U.S. stocks are edging higher early Thursday afternoon as technology companies and banks advance. The market is regaining most of the previous day’s losses following a round of improved company earnings, but drugmakers are struggling. European stocks are climbing after the European Central Bank said it will begin reducing the bond purchases it’s been making to prop up the economy, although some buying will continue until at least September 2018.
KEEPING SCORE: The Standard & Poor’s 500 index rose 8 points, or 0.3 percent, to 2,565 as of 12:22 a.m. Eastern time. The Dow Jones Industrial Average gained 98 points, or 0.4 percent, to 23,426. The Nasdaq composite rose 7 points, or 0.1 percent, to 6,571. The Russell 2000 index of smaller-company stocks added 6 points, or 0.4 percent, to 1,499.
BONDS: Bond prices were little changed. The yield on the 10-year Treasury note stayed at 2.44 percent. Banks had fallen with the rest of the market on Wednesday in spite of a jump in bond yields. Higher bond yields and interest rates mean banks can make larger profits from mortgages and other lending, and bond yields are trading around seven-month highs.
Wells Fargo rose 56 cents, or 1 percent, to $55.82; and Northern Trust gained $1.25, or 1.3 percent, to $96.02.
I’M OK, EURO-K: Investors were pleased with the European Central Bank’s actions. The bank will cut its monthly bond purchases in half starting in January, but said it will continue to make those purchases until at least September and could increase the purchases again if the regional economy runs into trouble. France’s CAC-40 jumped 1 percent, and the DAX in Germany gained 0.9 percent. Britain’s FTSE 100 added 0.4 percent.
The euro fell to $1.1717 from $1.1807 as investors think interest rates in Europe will stay lower for longer than they had expected.
THE QUOTE: Scott Wren, senior global equity strategist for Wells Fargo Investment Institute, said investors were relieved the bank did not announce a bigger cut in bond purchases or take more aggressive steps.
“The market was a little bit fearful that the ECB was going to be more hawkish,” he said. “That wasn’t the case.”
Still, Wren said the ECB and the Federal Reserve might both end up raising interest rates further and faster than investors currently expect, and that could have a big effect on stocks in 2018.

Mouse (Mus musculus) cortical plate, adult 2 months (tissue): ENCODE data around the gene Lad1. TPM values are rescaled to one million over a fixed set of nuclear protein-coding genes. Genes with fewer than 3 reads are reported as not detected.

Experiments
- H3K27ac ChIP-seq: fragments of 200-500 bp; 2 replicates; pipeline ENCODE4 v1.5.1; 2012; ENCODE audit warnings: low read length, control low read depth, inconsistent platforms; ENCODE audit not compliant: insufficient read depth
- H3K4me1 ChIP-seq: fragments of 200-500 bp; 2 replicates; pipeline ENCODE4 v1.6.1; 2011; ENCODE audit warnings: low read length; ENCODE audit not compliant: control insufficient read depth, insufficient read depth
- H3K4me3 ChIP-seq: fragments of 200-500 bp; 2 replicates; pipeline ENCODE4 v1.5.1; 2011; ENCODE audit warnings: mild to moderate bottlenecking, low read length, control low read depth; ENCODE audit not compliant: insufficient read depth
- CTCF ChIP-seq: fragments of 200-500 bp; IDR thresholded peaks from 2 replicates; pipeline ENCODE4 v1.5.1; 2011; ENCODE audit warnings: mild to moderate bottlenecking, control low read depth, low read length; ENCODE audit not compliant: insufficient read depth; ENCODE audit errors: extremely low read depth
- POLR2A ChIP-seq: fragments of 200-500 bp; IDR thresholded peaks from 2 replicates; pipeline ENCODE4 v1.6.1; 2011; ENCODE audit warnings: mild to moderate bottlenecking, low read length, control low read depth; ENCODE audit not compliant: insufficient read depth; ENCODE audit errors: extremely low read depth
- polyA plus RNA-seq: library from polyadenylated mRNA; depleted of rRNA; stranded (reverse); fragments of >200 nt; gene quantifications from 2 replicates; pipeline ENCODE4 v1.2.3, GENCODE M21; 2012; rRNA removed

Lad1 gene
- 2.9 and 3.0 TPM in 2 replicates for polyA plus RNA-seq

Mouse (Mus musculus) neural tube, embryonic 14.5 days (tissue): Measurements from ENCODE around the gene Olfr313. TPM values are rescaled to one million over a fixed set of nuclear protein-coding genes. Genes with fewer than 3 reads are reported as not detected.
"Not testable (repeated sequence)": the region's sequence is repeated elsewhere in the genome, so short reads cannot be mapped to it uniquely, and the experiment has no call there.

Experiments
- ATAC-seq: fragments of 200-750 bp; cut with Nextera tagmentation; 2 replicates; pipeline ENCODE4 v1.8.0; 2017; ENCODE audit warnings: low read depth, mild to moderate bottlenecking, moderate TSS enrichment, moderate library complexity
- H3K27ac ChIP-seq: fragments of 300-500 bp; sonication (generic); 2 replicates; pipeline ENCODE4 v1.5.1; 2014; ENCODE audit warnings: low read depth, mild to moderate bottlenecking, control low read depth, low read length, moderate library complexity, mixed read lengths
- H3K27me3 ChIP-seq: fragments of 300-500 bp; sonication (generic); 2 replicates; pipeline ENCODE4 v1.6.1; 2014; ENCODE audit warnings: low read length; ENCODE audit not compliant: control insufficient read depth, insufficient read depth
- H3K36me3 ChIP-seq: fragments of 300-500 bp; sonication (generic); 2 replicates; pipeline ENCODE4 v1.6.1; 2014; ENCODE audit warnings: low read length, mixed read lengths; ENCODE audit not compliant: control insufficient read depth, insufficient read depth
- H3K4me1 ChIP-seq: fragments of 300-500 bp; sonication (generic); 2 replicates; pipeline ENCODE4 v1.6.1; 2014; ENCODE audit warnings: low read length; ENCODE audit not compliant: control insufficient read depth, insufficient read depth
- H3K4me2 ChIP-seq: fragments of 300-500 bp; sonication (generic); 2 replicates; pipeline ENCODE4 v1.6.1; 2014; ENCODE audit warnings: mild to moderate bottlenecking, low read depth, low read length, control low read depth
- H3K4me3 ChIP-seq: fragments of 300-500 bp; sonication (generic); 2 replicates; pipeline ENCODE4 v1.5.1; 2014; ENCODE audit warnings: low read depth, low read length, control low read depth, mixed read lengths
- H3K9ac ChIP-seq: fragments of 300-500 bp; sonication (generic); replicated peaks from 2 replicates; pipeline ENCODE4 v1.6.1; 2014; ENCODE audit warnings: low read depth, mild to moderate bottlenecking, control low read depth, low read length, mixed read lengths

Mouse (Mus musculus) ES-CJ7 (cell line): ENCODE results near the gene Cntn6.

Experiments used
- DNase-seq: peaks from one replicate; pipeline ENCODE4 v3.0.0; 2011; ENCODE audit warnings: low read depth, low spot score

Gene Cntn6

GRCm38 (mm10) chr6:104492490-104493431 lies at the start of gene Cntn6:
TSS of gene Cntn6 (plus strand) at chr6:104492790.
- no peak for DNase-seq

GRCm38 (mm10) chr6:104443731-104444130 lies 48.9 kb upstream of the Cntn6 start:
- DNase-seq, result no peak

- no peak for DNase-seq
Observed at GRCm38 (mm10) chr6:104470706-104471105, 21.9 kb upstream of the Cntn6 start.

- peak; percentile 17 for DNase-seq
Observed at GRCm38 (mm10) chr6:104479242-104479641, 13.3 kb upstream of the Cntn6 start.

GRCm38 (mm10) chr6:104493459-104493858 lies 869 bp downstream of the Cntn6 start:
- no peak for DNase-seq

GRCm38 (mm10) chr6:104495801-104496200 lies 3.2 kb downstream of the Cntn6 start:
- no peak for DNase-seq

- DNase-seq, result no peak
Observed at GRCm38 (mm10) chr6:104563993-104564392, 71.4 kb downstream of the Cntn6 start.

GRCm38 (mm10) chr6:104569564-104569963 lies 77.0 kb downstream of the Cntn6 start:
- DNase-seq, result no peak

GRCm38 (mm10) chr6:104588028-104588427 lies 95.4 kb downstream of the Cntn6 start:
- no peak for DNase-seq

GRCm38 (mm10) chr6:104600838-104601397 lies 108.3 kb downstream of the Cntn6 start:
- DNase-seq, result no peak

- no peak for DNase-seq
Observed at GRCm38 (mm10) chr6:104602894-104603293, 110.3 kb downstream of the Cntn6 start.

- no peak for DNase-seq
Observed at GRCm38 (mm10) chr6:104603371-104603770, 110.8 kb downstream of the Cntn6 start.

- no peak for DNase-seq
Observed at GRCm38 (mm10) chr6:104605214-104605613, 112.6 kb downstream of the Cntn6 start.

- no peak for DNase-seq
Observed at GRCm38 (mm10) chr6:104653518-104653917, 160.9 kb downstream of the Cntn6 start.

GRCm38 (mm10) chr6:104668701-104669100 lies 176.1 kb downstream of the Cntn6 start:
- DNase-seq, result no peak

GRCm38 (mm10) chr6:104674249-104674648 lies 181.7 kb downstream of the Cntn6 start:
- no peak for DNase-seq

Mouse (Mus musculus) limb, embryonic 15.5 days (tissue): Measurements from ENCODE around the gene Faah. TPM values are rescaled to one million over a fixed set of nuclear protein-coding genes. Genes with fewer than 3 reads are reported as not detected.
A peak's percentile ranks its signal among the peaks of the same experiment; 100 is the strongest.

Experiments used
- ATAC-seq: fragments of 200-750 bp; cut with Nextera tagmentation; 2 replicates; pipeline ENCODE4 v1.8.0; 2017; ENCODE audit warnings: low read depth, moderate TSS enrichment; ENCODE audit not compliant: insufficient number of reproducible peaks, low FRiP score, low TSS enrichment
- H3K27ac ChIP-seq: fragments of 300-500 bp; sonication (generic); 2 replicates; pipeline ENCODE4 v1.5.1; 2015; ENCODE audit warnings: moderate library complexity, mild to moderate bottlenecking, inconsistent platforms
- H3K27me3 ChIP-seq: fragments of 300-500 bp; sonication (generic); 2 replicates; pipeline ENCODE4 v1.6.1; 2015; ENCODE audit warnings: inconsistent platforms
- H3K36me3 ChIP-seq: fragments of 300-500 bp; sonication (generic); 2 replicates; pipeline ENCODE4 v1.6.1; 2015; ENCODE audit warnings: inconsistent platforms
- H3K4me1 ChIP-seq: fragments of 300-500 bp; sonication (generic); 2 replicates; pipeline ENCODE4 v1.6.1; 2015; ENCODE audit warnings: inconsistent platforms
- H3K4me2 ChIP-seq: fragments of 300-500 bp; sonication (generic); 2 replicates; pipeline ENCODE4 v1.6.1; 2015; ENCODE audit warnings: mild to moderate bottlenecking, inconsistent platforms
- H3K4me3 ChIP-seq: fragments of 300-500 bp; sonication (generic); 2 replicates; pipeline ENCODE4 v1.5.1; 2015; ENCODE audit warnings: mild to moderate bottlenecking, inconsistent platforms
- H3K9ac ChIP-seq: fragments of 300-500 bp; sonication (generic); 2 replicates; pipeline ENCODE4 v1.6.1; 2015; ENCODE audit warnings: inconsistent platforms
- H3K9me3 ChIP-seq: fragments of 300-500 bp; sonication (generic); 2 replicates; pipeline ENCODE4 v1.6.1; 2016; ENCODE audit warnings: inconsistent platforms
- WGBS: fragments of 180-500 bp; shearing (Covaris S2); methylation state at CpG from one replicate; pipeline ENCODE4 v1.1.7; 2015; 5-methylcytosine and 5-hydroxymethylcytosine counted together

“The market should be worried about the Fed raising rates three times next year like they’ve hinted, even though the market hasn’t believed that all along,” he said.
FRIGHTENING FORECAST: Drugmaker Celgene plunged after it reduced its forecasts for this year, partly because it expects weaker sales of its critically important new psoriasis treatment Otezla. Celgene also said it won’t meet its longer-term goals: It cut its profit and sales projections for the year 2020 as it anticipates weaker sales of new products and medications to treat cancer and inflammation. It now expects $19 billion to $20 billion in revenue that year, below its previous target of at least $21 billion.
Celgene stock lost $21.64, or 18.1 percent, to $97.90. Competitor Amgen fell $1.79, or 1 percent, to $175.68 in spite of a solid third-quarter report.
VERIFIED ACCOUNTS: Twitter shares soared after the social media site reported better-than-expected adjusted profit in the third quarter. It lost $21.1 million in the period, but before one-time charges and benefits it made 10 cents a share, 2 cents better than analysts forecast. Shares jumped $2.99, or 17 percent, to $20.12.
DISTRIBUTE THE WEALTH: Prescription drug distributor McKesson surpassed analyst estimates in its fiscal second quarter, and its stock climbed $7.49, or 5 percent, to $159.04. Competitor AmerisourceBergen rose $2.78, or 3.4 percent, to $85.04; and Cardinal Health advanced $1.37, or 2 percent, to $68.39. The stocks have struggled in the last few years as investors worry about lower prices for medications.
CAN’T BULK UP: Nutritional supplement retailer GNC fell 74 cents, or 9 percent, to $7.41 after its quarterly results fell short of Wall Street projections. Weight loss company Nutrisystem gave up $6.27, or 10.8 percent, to $52.03.
ENERGY: Benchmark U.S. crude dipped 21 cents to $51.97 a barrel in New York. Brent crude, used to price international oils, sank 34 cents to $58.10 barrel in London.
ASIA: Japan’s benchmark Nikkei 225 index edged 0.2 percent higher while South Korea’s Kospi dipped 0.5 percent. The Hang Seng in Hong Kong slipped 0.4 percent.
The dollar rose to 113.85 yen from 113.72 yen.